The Federal Communications Commission is expected to phase out rules that required cable operators that own programming to make that content available to rival pay-TV distributors such as satellite broadcasters.
On Friday, FCC Chairman Julius Genachowski signaled that he is not interested in extending the so-called program access rules beyond their expiration date in October, people inside the regulatory agency said.
An FCC chairman rarely pushes an item unless he feels he has the support of the majority of the commissioners, which means it is unlikely the rules will get a last-minute reprieve. The rules were initially set to expire in 2002 but were extended twice.
Created 20 years ago as part of the 1992 Cable Act, the program access rules played a key role in the development of the satellite broadcasting industry. In those days, there was far more vertical integration between cable operators and programmers. Congress was concerned that cable operators that owned programming would refuse to sell that content to competitors.
Now that satellite broadcasters DirecTV and Dish Network have established themselves as legitimate competitors and the number of cable companies that own content has been greatly diminished, the FCC is prepared to let the regulations sunset on Oct. 5.
Cable companies have argued that the rules have become obsolete now that there is so much competition in the distribution business. Another argument for getting rid of the regulations has been that program owners want their channels distributed on as many services as possible to reach more viewers and take in more money from advertising and subscription fees.
But the satellite and telephone companies competing with cable wanted to keep the program access rules on the books. Although DirecTV now has 20 million subscribers and is the second-largest multichannel video program distributor in the country after Comcast, it had fought aggressively to preserve the laws as did Verizon and many smaller cable operators.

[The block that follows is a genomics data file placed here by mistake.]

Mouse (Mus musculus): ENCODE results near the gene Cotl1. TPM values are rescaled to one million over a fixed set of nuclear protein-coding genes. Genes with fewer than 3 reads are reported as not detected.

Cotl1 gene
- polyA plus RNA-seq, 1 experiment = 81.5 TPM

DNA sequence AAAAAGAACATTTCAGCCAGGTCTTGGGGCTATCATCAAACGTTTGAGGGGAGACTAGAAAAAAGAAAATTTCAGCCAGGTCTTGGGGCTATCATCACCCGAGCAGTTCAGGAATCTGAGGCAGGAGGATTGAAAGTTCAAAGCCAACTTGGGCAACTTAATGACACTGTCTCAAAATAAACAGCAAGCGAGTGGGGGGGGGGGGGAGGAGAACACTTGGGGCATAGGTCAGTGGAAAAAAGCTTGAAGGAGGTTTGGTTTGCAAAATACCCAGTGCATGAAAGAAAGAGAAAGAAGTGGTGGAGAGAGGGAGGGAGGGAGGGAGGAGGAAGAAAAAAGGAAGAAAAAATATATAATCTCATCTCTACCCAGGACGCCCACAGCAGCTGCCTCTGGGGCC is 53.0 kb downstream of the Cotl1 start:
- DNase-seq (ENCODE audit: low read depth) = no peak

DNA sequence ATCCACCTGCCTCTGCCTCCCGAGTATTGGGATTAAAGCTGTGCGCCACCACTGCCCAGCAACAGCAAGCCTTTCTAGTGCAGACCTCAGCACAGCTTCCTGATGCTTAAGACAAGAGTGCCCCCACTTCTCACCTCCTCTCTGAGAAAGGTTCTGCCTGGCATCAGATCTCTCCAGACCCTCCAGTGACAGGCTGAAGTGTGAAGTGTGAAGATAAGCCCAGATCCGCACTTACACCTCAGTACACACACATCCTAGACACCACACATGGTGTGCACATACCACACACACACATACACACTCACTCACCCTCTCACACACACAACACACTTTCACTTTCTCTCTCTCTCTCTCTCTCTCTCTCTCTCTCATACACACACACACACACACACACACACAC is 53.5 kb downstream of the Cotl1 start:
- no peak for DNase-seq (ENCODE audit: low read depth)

One concern of DirecTV and Verizon is that cable operators that also own regional sports networks will now refuse to sell those channels. In a letter to the FCC last week, Verizon said the program access rules should be maintained for regional sports networks.
Although all the details of the FCC’s plans to jettison the program access rules are not known, there is not expected to be any sort of broad exemption for sports programming, a senior FCC official said.
Instead, a pay-TV distributor can file a complaint to the FCC alleging unfair acts of competition if a cable operator that owns a regional sports network is refusing to sell that channel to a rival service.
The largest vertically integrated cable company is Comcast, which after its merger with NBCUniversal became parent of several popular cable channels including USA, CNBC and Bravo. However, even after the program access rules go away, Comcast will still operate as if they were in place because it was one of the conditions it agreed to in return for approval of its merger.
Still, Comcast is a minority partner in several sports channels, and that has satellite broadcasters worried that the cable giant may have a loophole around the conditions.
The Writer’s Guild of America West voiced concern about the potential negative implications of getting rid of the program access rules.
“The likely result will be cable distributors withholding programming from competitors, which isn’t good for content creators or consumers,” a spokesman for the WGAW said.
Even if the FCC had tried to keep the rules, it might have faced a challenge from the cable industry in the courts. The U.S. Court of Appeals for the D.C. Circuit has previously indicated that it felt the rules had outlived their usefulness.
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